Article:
Celie (The Color Purple) & Sethe (Beloved)
Sethe and Celie have had some seriously awful pasts. Both suffered unthinkable loss and pain, but both also conquered their pasts and went on to be amazing women. Celie learned how to love again by forming her own unique family. Sethe could use a lesson or two in motherly love as she works towards redeeming herself to her daughter Beloved, and Celie seems like just the person to help with that. There’s no pulling punches when you’ve suffered like these women have, and Sethe and Celie would definitely be the kind of no-nonsense friends who tell each other like it is.
Marianne Dashwood (Sense & Sensibility) & Lucy Honeychurch (A Room With A View)
Don’t you think Lucy and Marianne would make an awesome (and really pretty) dueling piano duo? They’re both passionate musicians, but they’d also make great friends. Marianne is all passion and emotion and drama, and Lucy needs someone just like Marianne to get her to let loose a little. Plus, how much would Marianne love finding excuses to visit Lucy and George in Italy and steal Lucy away for a debaucherous girls’ night out. We’ve all got at least one of these friendships, the ones that leave you exhausted and hungover, but full of amazing stories.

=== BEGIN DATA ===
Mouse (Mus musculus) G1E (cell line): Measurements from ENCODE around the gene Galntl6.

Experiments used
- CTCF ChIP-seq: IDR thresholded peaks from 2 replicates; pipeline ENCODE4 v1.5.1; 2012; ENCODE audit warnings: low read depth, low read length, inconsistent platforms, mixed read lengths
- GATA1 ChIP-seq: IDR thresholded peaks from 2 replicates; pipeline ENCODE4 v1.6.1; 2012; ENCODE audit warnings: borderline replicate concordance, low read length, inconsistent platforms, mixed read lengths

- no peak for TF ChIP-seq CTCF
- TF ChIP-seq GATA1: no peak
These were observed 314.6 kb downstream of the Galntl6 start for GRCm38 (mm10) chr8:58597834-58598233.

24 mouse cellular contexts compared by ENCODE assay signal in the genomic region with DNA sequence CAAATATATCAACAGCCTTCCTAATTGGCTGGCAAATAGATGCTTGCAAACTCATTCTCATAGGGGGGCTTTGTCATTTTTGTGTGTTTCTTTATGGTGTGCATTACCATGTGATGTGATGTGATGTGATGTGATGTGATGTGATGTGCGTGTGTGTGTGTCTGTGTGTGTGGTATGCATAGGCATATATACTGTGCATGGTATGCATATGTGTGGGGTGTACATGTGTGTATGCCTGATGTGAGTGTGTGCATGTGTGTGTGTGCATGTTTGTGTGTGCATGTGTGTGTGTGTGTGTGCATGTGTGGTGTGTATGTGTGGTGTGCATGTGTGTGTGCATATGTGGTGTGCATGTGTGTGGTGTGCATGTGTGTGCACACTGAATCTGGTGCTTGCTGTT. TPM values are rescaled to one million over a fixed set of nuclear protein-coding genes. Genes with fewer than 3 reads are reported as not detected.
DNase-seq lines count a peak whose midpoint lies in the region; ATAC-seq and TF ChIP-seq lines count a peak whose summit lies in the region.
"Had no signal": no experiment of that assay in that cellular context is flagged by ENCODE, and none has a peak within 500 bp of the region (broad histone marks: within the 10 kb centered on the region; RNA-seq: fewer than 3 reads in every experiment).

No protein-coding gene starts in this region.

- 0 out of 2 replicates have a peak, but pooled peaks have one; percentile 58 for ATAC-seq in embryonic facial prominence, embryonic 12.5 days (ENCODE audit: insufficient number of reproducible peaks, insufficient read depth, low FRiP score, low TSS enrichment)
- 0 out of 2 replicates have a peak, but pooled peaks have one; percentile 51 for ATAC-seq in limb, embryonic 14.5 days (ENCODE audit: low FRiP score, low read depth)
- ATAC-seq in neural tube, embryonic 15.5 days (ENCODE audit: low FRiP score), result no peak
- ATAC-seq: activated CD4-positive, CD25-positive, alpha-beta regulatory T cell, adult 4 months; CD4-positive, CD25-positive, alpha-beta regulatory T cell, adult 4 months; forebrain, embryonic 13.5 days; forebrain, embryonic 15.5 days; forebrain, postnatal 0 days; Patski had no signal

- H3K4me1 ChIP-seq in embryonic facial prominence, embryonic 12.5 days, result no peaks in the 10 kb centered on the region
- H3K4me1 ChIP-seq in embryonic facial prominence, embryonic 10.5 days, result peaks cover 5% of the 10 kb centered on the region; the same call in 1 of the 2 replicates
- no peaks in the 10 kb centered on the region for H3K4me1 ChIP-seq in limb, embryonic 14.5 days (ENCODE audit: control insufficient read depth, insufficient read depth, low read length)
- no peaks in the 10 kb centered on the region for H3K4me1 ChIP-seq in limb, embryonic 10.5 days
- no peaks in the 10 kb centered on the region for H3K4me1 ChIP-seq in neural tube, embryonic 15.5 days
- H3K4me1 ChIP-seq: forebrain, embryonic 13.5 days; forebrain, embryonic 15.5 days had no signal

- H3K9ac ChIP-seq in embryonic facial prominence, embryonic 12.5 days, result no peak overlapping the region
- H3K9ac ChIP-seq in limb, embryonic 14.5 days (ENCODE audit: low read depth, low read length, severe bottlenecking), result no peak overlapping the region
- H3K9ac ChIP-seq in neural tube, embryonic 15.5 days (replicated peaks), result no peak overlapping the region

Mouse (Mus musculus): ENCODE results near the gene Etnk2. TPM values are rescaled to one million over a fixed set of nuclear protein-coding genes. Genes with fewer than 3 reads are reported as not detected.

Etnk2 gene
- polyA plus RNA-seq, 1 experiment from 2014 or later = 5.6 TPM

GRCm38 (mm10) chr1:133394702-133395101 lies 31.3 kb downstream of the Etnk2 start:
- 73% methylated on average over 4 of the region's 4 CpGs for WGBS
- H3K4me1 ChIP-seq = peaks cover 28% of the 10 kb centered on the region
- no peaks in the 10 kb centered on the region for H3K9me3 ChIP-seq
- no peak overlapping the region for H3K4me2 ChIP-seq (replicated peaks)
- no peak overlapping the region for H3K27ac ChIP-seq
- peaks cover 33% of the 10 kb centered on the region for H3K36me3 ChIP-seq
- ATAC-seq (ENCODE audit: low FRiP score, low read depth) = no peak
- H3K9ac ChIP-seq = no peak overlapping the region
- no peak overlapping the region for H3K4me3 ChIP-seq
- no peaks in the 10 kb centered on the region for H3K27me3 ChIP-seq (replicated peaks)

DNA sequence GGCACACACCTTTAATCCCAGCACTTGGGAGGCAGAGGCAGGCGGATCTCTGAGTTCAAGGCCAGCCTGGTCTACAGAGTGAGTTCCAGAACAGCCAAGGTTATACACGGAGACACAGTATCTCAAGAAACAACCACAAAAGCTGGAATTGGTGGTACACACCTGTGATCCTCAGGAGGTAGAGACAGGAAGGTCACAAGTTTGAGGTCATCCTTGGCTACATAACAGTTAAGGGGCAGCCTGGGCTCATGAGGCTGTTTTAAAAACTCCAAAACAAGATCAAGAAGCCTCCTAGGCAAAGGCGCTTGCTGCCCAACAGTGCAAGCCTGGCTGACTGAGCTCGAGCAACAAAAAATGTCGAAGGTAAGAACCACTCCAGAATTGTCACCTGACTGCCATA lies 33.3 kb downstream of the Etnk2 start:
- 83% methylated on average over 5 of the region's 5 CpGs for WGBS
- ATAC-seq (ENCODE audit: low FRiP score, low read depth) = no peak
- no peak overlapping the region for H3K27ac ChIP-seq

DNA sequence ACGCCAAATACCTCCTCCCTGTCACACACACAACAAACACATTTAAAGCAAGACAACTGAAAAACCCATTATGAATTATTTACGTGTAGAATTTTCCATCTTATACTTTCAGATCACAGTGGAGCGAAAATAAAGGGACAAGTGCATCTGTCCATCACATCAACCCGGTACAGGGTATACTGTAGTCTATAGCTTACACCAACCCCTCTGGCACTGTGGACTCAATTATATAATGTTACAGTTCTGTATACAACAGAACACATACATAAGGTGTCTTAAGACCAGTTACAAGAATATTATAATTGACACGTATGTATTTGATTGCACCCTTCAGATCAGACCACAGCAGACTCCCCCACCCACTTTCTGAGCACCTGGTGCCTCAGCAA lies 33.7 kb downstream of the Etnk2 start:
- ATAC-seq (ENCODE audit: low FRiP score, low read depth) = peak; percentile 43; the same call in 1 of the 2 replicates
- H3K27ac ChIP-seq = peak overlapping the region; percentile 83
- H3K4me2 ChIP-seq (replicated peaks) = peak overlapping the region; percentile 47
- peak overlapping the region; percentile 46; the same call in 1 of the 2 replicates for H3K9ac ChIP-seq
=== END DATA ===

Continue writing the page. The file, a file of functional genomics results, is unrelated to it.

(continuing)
Images: RKO Radio Pictures; Focus Features; Granada Television; Warner Bros.; Wrinkle Productions, Ltd.; Charles K. Feldman Group; BBC Films; Columbia Pictures Corporation; Lionsgate; Merchant Ivory Productions; Polygram Filmed Entertainment; Helen Sloan/HBO; Miramax; Amblin Entertainment; Harpo Films; Goldcrest Films International